Having seen the price index of the particular company, the player may adjust the price index by depressing the adjust key 28 or first depressing the minus key 30 and then depressing the adjust key 28. When the minus key is first depressed, the program enters the subroutine at step 360 where a determination is made as to whether the minus keys has been depressed. If the key has been depressed, the program moves to step 362 to store an indication of this occurrence and then exits the subroutine. If the minus key 30 has not been depressed, the program moves to step 364 to determine whether key 29, 30, or 31 has been depressed. Since all of these keys are invalid, their depression causes the program to exit the subroutine and return to the routine shown in FIG. 4(a). If a number key 20-27 has been depressed at step 364, the program moves to step 366 to vary the price index of the selected company by the selected amount.

In like manner, if the minus key 30 has been depressed prior to the depression of a number key 20-27, the program ultimately enters the subroutine through a step 368 at which the depression of keys 29-31 cause the program to exit the subroutine. If a number key 20-27 has been depressed at step 368, the program moves to step 370 to indicate that a price index changes is to be made in a minus direction and then to step 366.

At step 366, the program computes the new price index for the stock in accordance with the key 20-28 depressed, then determines how far the price index originally was from the average price index and how far the new company price index is from the average price index in order to determine how much change has taken place in the difference between the average price index and the price index of the company. At step 366 the price trend for the company is also varied with the change (one dollar price plus or minus change in the price trend for the company for each dollar by which the price index is closer to or farther from, respectively, the average of the price indexes). In order to provide a more difficults game, step 366 also adjusts the price indices of each of the individual companies down by one point if the average is above ten sfor the companies and up by one point if the company average is below five. Such an adjustment makes it more difficult for all of the players to follow the trends. From step 366, the program moves to step 358 to schedule the appearance of a message announcing the new price index for the company on the private display 34 of the particular player and exits the subroutine to return to step 116 shown in FIG. 4(a).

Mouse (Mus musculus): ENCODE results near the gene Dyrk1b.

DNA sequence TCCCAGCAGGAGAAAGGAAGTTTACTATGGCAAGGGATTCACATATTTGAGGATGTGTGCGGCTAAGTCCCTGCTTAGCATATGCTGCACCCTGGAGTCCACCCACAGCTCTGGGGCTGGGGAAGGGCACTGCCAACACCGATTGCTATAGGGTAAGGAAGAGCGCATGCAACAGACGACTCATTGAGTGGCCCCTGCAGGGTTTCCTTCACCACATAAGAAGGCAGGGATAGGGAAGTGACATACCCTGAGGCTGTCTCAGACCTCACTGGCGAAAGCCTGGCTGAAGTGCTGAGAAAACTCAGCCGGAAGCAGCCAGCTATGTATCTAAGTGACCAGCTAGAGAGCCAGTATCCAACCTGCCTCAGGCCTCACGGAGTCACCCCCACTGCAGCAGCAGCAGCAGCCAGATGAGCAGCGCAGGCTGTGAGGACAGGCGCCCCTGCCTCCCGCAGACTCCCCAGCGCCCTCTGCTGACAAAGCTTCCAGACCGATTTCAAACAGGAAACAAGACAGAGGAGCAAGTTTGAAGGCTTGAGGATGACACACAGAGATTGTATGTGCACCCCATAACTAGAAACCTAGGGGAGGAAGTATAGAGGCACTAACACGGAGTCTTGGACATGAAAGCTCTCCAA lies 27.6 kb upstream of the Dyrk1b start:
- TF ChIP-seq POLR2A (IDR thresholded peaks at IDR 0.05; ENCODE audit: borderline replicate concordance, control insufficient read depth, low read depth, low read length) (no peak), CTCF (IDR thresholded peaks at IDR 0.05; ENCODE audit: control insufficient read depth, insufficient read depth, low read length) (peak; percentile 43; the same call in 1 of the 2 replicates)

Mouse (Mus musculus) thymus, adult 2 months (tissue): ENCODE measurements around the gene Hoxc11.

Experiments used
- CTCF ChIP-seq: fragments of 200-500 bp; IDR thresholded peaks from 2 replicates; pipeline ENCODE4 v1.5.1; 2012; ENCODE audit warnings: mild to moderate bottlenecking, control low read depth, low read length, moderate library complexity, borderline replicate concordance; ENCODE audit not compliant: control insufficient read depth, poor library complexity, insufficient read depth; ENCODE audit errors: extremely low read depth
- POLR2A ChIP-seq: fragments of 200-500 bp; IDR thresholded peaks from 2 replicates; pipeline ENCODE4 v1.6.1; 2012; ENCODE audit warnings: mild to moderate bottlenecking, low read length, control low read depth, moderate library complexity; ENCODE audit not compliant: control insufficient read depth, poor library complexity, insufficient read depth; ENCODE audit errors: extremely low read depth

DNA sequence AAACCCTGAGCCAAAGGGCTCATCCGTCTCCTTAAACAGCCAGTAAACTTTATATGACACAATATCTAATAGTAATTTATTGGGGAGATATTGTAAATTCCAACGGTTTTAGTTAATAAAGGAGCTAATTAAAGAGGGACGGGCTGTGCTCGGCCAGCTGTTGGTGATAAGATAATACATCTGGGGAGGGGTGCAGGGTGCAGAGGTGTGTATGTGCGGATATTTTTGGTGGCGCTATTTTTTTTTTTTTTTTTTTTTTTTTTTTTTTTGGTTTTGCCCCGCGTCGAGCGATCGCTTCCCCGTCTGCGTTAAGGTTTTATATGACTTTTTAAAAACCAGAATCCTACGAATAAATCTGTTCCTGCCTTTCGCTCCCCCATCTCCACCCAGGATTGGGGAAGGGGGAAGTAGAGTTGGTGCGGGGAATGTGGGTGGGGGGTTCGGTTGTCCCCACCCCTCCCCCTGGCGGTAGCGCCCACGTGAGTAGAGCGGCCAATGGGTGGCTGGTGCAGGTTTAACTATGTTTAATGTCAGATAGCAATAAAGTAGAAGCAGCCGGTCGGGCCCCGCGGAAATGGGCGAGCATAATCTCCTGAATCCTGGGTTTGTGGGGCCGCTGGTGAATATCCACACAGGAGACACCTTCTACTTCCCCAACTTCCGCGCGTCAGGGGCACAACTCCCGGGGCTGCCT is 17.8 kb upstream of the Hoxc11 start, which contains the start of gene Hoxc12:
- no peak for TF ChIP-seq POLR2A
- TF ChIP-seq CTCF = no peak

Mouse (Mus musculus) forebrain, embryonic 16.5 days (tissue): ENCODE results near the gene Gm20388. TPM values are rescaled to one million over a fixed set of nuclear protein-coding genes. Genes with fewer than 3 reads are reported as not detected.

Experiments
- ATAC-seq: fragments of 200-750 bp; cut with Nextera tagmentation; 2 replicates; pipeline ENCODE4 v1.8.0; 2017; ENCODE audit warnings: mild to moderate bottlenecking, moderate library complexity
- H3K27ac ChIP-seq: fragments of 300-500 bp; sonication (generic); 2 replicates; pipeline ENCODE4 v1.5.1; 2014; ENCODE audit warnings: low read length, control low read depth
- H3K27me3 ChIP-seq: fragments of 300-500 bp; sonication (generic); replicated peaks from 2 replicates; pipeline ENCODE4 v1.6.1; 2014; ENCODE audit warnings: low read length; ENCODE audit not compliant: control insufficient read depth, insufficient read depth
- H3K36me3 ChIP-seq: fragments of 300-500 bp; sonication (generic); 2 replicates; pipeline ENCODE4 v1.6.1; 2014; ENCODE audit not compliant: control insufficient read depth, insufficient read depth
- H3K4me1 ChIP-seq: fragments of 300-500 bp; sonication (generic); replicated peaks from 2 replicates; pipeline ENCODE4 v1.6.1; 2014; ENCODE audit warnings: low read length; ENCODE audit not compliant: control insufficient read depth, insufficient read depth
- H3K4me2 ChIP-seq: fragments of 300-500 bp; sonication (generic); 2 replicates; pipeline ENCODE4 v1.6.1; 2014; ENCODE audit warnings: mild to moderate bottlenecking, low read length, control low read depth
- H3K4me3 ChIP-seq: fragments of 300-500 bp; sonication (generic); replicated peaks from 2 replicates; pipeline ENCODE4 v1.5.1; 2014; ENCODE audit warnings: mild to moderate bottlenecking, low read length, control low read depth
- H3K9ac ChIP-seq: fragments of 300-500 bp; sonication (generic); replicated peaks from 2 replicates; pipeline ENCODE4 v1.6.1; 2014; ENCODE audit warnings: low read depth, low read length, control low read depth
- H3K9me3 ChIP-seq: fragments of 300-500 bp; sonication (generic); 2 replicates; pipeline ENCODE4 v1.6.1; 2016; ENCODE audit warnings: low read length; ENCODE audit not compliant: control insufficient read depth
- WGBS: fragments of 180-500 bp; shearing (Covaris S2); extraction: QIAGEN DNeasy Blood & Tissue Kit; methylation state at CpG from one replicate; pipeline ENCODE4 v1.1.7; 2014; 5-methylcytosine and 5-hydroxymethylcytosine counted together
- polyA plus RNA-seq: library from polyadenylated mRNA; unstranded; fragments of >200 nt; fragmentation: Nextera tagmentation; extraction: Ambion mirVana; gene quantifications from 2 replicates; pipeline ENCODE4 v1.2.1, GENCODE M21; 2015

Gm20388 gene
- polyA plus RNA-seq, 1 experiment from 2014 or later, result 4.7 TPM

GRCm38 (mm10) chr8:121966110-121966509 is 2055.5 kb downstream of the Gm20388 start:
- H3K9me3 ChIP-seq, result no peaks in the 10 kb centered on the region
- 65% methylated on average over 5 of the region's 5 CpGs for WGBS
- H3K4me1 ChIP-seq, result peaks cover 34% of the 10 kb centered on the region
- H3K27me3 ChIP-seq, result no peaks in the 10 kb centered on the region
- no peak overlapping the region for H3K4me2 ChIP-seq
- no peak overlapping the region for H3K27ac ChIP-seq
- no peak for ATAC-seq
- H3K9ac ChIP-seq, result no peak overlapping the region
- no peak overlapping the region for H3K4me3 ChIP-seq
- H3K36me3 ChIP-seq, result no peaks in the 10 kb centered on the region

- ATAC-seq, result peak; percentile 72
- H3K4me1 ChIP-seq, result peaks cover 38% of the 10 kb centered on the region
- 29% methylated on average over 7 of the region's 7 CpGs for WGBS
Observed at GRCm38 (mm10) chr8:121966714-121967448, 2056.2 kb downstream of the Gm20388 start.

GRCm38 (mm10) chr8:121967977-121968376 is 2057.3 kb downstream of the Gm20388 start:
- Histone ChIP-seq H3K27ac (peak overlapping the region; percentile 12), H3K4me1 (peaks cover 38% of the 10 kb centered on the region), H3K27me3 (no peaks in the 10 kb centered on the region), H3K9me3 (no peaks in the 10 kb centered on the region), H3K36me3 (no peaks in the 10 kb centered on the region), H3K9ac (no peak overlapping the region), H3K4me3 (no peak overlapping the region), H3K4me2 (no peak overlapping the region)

If a player wishes to borrow from the bank, the program moves from step 124 shown in FIG. 4(a) to the subroutine of steps 130 and 152. These are shown in FIGS. 4(i),4(j) and 4(k). The initial subroutine is shown in FIG. 4(i) in which the program moves from step 124 to step 380 to store in memory an indication that the borrow key 31 has been depressed. The program then moves to step 382 to establishd the credit line presently available for the player as equal to the player's cash on hand plus the value of his shares minus any loans already outstanding to the player. The program then moves to step 383 to determine whether the net worth of the player is greater than a million dollars. If the player's net worth is over a million dollars, the program moves to step 384 to store an indication that the player is a winner of the game. From steps 384 and from step 383 if the player's net worth is less than a million dollars, the program proceeds to step 386 to determine whether the credit presently available (maximum credit available minus any loans outstanding) is greater than one hundred fifty thousand dollars. Since this is the maximum credit line, if it is exceeded the program moves to step 388 to establish the credit line at one hundred fifty thousand dollars minus loans outstanding.